Graduates from black and minority ethnic (BME) backgrounds are half as likely to obtain pupillages as their white peers, research for the Bar Standards Board (BSB) has found.
A second report, based on interviews with Bar professional training course (BPTC) students and pupillage applicants, found that the Bar was still viewed as “an elite, white, male-dominated profession with long-established traditions”.
The BSB said in the first report, Exploring differential attainment at BPTC and pupillage, that it had “long noted” the different levels of attainment on the BPTC between white and BME students, but the quality of its data had improved, meaning that it could look at the issue in more depth.
The report revealed that BME students achieved an ‘outstanding’ or ‘very competent’ grade at a “far lower rate” than those from white ethnic backgrounds and had a higher failure rate.
Female and disabled students performed as well as male students in terms of their average compulsory module score on the BPTC. However, those students whose parents did not have a university degree between them performed slightly worse than other students.
The report highlighted other significant factors in determining the performance of students in the three centrally assessed modules on the BPTC (civil litigation, criminal litigation, and ethics).
For example, Oxbridge students scored almost 11 marks higher and Russell Group universities more than five marks higher than students who attended other universities.
For BME students, their low success rates at obtaining pupillage persisted even when they had a ‘very competent’ BPTC grade or a 1st class degree. BME students with a 2.1 were less than twice as likely to get a pupillage (18% compared to 39%).
Those with a ‘very competent’ BPTC grade were almost twice as likely (21% compared to 39%), while the gap closed for students with a 1st class degree to 17% (42% compared to 59%).
Pupillage applicants from state schools did worse than those from private schools, a gap which grew even wider if they had excellent academic records.
While applicants with 2.1 degrees were only 11% less likely to get a pupillage if they came from state schools (25% compared to 36%), for those with 1st class degrees, the gap widened to 19% (45% compared to 64%).
The second report, commissioned by the BSB from NatCen Social Research, was based on interviews with 25 former BPTC students and 25 pupillage applicants.
Of the BPTC graduates, 20 of them were from non-white backgrounds and only five were male. Eight students were from an Asian background, seven from a black background, four mixed race, five white and one ‘other’. Of the pupillage applicants, 14 had been unsuccessful.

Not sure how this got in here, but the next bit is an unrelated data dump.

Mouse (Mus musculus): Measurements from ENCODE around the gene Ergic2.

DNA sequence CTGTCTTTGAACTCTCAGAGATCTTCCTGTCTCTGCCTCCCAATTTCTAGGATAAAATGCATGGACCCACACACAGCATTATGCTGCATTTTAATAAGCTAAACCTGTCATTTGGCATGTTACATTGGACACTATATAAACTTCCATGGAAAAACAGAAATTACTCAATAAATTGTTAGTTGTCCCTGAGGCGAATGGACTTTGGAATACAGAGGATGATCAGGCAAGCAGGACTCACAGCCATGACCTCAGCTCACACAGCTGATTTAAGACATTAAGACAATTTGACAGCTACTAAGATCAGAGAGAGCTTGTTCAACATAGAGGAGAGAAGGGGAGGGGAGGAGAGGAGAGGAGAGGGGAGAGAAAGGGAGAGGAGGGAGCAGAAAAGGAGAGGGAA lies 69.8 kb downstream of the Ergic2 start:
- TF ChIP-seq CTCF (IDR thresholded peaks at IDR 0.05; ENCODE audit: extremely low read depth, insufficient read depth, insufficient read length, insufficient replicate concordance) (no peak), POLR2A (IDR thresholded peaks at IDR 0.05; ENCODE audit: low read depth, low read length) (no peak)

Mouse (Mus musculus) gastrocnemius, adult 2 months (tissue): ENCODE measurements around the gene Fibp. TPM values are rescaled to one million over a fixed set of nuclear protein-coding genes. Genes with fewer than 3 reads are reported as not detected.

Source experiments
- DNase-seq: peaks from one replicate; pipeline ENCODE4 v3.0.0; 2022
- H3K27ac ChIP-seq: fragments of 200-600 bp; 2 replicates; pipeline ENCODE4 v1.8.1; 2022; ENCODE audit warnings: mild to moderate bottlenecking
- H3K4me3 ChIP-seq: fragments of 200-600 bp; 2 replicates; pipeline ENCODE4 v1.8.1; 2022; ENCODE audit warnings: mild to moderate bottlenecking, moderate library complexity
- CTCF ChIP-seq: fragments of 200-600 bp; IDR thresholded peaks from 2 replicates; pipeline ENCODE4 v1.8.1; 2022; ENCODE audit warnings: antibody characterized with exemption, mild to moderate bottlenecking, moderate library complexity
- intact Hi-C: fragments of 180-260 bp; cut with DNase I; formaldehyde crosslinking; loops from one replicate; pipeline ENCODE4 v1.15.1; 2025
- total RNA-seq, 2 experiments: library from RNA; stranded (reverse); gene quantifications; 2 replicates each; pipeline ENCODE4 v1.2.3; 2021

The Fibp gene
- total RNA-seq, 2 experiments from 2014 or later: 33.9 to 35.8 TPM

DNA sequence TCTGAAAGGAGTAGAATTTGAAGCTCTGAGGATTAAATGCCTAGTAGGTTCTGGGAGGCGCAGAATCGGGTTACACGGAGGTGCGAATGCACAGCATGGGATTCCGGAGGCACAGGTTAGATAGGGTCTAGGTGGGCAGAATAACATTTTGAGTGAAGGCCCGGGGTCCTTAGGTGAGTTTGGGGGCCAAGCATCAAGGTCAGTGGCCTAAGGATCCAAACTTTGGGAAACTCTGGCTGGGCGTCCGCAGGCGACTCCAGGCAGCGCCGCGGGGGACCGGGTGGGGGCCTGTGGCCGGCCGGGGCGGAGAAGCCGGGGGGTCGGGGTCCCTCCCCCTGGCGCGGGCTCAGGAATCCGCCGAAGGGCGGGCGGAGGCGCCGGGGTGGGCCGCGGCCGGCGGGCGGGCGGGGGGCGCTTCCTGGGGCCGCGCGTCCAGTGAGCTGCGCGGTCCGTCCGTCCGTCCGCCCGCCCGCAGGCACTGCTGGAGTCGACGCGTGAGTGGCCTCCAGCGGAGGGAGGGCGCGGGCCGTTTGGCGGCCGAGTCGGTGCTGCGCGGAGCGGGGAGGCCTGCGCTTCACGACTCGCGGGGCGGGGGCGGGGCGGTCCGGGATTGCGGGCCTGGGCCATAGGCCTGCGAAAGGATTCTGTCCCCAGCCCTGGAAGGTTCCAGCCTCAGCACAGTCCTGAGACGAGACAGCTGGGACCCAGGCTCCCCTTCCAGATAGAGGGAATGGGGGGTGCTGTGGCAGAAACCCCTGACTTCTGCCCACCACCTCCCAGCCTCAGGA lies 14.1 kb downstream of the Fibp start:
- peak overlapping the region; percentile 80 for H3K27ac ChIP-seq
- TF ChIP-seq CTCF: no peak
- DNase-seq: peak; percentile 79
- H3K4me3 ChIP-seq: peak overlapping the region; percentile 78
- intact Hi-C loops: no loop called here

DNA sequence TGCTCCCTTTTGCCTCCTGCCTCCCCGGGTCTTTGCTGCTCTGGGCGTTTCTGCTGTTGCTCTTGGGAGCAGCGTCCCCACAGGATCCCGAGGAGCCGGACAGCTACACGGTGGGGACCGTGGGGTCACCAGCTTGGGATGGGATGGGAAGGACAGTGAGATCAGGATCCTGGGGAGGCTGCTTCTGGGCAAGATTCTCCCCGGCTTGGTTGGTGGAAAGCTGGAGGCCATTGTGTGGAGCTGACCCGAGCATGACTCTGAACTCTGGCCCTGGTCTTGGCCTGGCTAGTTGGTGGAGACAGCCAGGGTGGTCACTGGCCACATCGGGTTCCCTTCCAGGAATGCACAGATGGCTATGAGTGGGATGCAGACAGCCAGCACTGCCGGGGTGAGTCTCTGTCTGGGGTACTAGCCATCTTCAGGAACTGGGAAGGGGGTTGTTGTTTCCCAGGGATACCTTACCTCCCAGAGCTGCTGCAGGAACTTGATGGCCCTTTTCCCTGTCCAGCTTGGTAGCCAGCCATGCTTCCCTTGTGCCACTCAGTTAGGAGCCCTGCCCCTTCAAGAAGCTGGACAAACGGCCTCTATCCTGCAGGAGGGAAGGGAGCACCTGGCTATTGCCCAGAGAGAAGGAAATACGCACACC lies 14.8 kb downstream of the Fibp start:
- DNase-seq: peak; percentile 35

The report found that there was a lack of access to accurate information about training for the Bar and the financial costs of undertaking the training was a further barrier.
“The findings suggest that from an early stage, a two-tier system emerges – one of privilege and education at public schools and ‘elite’ universities and the other lacking these advantages.
“The overriding impression of the Bar as expressed by those taking part in this research was that of exclusivity and an elite, white, male-dominated profession with long-established traditions.”
The report went on: “Although the Bar Council and the Bar Standards Board have developed equality and diversity guidance for chambers, effort is still required to maintain commitment from chambers to make the training pathway fairer and more equal, and to develop an inclusive workplace culture.”
In a cover note on the reports, the BSB said the research “illuminates the problem but does not explain the causes” and analysis of data from the Pupillage Gateway indicated that applicants from some BME backgrounds had a “greater likelihood of success” than others.
Dr Vanessa Davies, director-general of the BSB, said it was important not to “jump to conclusions” about why there was a difference between the performance of white and BME students on the BPTC and in obtaining pupillage.
“We know that the Bar is trying very hard to encourage equal opportunity and accessibility for anyone with the talent and desire to become a barrister.
“Today’s research suggests that the Bar and providers are having some success in this regard in relation to gender and disability but that more research is needed to understand why the differences in attainment in relation to ethnicity and socio-economic background seem to persist.”
Ms Davies added, referring to the second report, that there was a need to “address perceptions of the Bar as well as experiences” and although a “perceived lack of diversity within the Inns of Court made some students feel that they would not ‘fit in’, others felt that the financial, educational and professional networking opportunities offered by the Inns were very valuable”.